As reported by the BBC, Google executive chairman Eric Schmidt expresses grave misgivings about civilian acquisition of drones during an interview with the Guardian (available only to that paper’s subscribers). Curiously, Schmidt voices little skepticism of government use of drones for surveillance and targeted killing. He has this to say about his fear of drone proliferation:
“You’re having a dispute with your neighbour … How would you feel if your neighbour went over and bought a commercial observation drone that they can launch from their backyard. It just flies over your house all day. How would you feel about it?” Schmidt also cited the possibility that terrorists could acquire drone technology as another danger. To make sure that drones don’t fall into the wrong hands, Schmidt said, “It’s got to be regulated … It’s one thing for governments, who have some legitimacy in what they’re doing, but have other people doing it … it’s not going to happen.”
Schmidt’s assumption that drone deployment by governments has “some legitimacy” is debatable given the available evidence. For instance, a report from McClatchy raises serious questions about whom the US Government targets with its drones. The Obama administration claims that drone strikes “are authorized only against ‘specific senior operational leaders of al Qaida and associated forces’ involved in the Sept. 11, 2001, terror attacks who are plotting ‘imminent’ violent attacks on Americans.” But according to McClatchy reporter Jonathan S. Landay,
Copies of the top-secret U.S. intelligence reports … show that drone strikes in Pakistan over a four-year period didn’t adhere to those standards.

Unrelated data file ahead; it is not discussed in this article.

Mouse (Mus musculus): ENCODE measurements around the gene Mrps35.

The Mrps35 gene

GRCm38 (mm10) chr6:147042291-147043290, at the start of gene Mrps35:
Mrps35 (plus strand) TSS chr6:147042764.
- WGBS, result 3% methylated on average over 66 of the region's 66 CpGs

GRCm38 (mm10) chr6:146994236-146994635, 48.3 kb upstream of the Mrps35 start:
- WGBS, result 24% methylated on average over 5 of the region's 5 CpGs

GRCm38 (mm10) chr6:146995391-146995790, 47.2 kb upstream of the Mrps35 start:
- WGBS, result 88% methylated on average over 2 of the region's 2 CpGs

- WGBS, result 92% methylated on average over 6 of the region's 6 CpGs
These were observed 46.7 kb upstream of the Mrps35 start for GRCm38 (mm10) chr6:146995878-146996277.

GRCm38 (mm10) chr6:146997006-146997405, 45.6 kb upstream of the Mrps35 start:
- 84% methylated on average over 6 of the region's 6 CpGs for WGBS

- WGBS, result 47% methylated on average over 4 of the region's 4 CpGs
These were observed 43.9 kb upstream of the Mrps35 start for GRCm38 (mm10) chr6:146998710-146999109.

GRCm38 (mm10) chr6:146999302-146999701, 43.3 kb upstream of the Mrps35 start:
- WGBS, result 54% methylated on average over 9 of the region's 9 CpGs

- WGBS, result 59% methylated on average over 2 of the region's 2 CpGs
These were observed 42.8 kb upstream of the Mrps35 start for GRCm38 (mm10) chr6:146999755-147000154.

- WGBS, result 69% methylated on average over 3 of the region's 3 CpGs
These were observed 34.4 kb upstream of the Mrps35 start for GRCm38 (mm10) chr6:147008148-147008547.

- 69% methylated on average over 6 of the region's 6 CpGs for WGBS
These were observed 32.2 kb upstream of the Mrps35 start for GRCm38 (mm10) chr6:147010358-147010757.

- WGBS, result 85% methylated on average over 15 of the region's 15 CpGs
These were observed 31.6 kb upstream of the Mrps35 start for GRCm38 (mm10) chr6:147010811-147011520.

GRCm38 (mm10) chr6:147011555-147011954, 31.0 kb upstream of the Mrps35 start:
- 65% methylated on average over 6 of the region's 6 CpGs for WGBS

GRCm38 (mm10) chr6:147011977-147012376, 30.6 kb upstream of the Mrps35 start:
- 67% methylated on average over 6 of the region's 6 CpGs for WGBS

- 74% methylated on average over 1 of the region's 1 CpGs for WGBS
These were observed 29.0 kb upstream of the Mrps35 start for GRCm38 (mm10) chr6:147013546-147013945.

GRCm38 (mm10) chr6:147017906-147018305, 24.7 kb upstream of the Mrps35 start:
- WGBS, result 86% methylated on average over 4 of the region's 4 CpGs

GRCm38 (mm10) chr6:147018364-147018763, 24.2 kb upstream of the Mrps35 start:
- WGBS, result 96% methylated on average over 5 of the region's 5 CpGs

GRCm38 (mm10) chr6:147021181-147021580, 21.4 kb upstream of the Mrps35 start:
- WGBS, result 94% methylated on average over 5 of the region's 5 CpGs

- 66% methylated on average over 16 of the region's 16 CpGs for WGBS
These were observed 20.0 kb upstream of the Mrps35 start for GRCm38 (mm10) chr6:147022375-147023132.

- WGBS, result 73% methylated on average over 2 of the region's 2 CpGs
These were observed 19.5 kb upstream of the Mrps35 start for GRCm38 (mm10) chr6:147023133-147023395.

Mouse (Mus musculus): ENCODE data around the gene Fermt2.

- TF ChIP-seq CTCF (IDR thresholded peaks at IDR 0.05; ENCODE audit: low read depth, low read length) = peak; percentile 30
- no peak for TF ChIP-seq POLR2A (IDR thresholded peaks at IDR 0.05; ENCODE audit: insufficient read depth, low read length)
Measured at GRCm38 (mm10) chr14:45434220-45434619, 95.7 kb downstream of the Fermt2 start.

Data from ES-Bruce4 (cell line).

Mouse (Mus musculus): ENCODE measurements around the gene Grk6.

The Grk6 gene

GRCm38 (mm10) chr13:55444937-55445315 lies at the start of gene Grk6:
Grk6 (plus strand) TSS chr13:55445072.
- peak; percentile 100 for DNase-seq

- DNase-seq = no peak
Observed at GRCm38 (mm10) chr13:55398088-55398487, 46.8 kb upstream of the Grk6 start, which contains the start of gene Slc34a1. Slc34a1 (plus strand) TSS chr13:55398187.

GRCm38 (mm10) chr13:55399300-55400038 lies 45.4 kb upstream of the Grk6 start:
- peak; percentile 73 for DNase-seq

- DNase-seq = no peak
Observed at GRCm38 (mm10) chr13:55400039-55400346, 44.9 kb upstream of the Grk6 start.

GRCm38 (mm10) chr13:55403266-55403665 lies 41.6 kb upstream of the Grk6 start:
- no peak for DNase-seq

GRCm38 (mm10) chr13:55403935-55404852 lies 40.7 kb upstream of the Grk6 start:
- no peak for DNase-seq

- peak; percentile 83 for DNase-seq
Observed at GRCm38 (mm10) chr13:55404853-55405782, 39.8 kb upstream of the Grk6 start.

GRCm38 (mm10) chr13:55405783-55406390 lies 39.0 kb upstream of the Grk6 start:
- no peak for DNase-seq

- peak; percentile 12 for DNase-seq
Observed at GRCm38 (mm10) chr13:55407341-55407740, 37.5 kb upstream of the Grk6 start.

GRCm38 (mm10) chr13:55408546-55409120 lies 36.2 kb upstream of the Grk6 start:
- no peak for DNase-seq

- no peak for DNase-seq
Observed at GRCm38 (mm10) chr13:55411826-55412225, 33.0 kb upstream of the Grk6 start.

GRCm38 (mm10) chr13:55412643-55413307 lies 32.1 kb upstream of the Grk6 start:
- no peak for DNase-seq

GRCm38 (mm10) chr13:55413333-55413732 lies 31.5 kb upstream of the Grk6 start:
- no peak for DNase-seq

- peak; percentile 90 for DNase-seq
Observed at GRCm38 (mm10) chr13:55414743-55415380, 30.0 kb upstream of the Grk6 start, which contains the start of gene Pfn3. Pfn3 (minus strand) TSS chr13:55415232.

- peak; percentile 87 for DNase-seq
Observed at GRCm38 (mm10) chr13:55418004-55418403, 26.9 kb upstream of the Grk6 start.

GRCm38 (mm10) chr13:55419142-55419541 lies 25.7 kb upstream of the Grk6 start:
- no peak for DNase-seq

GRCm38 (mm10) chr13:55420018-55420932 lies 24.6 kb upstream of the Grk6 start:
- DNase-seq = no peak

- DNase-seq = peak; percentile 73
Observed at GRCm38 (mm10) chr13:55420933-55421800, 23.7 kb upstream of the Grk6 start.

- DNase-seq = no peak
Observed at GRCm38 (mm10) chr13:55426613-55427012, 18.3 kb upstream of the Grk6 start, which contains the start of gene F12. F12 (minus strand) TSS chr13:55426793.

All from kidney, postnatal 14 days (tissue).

The intelligence reports list killings of alleged Afghan insurgents whose organization wasn’t on the U.S. list of terrorist groups at the time of the 9/11 strikes; of suspected members of a Pakistani extremist group that didn’t exist at the time of 9/11; and of unidentified individuals described as “other militants” and “foreign fighters.”
These revelations led Guardian columnist Glenn Greenwald to state bluntly, “The Obama Administration often has no idea who they are killing.” So why would Eric Schmidt be so unconcerned about the drones deployed by the US government?
Maybe it has something to do with Schmidt’s cozy relationship with President Obama. The administration reportedly offered Schmidt a cabinet post after the president’s 2012 re-election. According to the Telegraph, Schmidt oversaw “Google’s $700,000 donation” to the Obama campaign and has been close to the president since the 2008 presidential campaign.
Or perhaps Schmidt is just a bourgeois liberal who thinks more highly of state and corporate officials than he does of “the rabble.” Schmidt also said, “I’m not going to pass judgment on whether armies should exist, but I would prefer to not spread and democratise the ability to fight war to every single human being.” This statement displays a frustrating, but common, naivete about the nature of governments. If Schmidt was truly aware of the state’s capacity for mass killing and organized violence, he might become less wary of the local yokels. Schmidt’s error is similar to those who demand further restrictions on private firearm ownership even as US government at all levels becomes more militarized.
But what about Schmidt’s neighborhood squabble scenario?
If my neighbor had his drone buzzing over my residence, I suspect that I — probably accompanied by sympathetic and irritated neighbors — would pay Mr. Drone Fetish a visit. I would ask him to behave in a more neighborly fashion if he ever wanted to see his drone again. If he persisted, the best shot in the neighborhood might just blow his precious drone out of the sky. Emerging anti-drone technology and community pressure might also be used to harsh his UAV mellow.
Come to think of it, since domestic law enforcement is now in the drone game, drone shooting may become a hot new sport for freedom-loving US rifle owners. After all, clay pigeons pose no threat to you or your civil liberties. The same cannot be said of government drones, no matter what Eric Schmidt thinks.